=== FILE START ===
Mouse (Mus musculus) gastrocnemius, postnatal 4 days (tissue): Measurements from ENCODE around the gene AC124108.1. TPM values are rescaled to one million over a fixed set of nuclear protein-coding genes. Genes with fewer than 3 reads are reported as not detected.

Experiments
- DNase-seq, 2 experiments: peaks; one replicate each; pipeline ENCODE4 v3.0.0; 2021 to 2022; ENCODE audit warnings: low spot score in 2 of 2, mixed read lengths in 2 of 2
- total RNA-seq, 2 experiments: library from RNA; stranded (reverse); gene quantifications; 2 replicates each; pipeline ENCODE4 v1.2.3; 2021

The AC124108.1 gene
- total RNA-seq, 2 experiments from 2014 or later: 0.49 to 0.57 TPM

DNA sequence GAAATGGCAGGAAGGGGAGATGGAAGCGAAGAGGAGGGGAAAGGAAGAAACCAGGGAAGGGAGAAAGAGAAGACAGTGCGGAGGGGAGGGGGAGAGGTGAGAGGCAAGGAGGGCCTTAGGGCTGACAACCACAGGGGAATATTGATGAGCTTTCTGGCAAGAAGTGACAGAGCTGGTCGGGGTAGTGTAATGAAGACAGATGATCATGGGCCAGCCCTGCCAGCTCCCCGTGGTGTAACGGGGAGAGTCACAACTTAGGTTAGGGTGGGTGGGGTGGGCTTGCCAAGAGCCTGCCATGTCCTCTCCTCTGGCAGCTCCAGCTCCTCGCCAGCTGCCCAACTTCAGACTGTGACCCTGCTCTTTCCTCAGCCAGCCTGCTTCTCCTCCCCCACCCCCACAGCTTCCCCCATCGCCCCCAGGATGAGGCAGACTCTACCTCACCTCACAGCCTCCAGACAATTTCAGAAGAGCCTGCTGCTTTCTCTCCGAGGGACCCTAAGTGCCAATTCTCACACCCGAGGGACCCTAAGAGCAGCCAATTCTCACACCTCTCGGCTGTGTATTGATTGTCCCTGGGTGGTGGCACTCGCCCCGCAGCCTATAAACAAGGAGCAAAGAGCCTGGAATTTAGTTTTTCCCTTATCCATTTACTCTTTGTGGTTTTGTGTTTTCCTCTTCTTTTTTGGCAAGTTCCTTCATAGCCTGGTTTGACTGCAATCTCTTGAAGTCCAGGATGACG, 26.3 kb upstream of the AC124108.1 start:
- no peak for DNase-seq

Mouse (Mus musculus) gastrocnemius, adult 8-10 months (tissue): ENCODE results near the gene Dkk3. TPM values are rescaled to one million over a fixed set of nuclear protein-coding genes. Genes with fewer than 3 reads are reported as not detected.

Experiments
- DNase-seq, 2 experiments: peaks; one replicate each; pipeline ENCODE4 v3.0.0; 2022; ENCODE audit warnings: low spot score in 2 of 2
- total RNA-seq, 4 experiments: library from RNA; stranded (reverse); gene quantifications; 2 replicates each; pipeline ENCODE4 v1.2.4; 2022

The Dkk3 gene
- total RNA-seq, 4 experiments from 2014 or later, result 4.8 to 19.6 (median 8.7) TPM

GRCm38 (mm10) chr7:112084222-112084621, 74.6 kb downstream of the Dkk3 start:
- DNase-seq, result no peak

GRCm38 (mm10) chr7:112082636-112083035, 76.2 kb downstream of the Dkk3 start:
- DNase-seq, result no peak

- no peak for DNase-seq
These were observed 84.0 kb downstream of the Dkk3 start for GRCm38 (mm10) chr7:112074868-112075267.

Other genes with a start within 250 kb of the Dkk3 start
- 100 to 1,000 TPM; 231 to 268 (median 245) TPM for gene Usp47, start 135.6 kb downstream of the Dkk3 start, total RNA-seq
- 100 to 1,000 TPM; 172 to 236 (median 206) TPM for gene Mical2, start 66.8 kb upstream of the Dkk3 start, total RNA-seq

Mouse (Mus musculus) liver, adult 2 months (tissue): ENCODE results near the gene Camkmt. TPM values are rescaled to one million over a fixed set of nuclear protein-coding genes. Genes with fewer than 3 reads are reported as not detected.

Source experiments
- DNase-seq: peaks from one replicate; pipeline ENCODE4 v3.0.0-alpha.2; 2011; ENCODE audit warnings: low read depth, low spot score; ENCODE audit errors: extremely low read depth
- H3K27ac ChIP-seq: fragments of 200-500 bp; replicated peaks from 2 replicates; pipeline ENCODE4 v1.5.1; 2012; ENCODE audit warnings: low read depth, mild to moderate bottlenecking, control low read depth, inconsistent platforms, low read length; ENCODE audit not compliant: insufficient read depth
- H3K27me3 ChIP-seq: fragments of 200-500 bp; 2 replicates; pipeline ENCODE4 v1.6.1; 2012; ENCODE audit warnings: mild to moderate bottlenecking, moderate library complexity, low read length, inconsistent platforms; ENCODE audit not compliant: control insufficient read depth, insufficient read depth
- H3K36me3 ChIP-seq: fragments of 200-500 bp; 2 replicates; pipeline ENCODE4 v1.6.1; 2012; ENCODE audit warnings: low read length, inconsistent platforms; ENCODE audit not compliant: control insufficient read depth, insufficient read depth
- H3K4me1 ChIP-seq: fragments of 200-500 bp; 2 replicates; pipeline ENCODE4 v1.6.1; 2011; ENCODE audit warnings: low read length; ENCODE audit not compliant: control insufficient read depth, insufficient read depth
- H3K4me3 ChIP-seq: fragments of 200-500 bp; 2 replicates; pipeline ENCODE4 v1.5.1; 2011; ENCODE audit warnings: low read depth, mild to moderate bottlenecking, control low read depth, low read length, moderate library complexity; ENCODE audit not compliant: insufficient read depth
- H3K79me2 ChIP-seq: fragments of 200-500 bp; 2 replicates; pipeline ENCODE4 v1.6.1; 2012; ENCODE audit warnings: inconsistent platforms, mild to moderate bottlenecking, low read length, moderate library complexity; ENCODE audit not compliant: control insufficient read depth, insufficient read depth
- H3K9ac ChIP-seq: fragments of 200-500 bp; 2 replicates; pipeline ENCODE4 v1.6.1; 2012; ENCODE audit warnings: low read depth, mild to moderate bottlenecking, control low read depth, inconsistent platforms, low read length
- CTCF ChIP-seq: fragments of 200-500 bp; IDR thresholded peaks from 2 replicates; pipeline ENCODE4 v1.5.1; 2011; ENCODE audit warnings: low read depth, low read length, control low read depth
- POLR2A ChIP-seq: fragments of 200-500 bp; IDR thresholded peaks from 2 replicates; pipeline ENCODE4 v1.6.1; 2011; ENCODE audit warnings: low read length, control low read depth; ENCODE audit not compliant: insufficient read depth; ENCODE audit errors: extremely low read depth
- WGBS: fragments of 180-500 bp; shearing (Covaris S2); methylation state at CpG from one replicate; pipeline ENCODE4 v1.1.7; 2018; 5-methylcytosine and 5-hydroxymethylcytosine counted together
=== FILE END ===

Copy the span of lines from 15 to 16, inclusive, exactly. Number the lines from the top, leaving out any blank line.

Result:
GRCm38 (mm10) chr7:112084222-112084621, 74.6 kb downstream of the Dkk3 start:
- DNase-seq, result no peak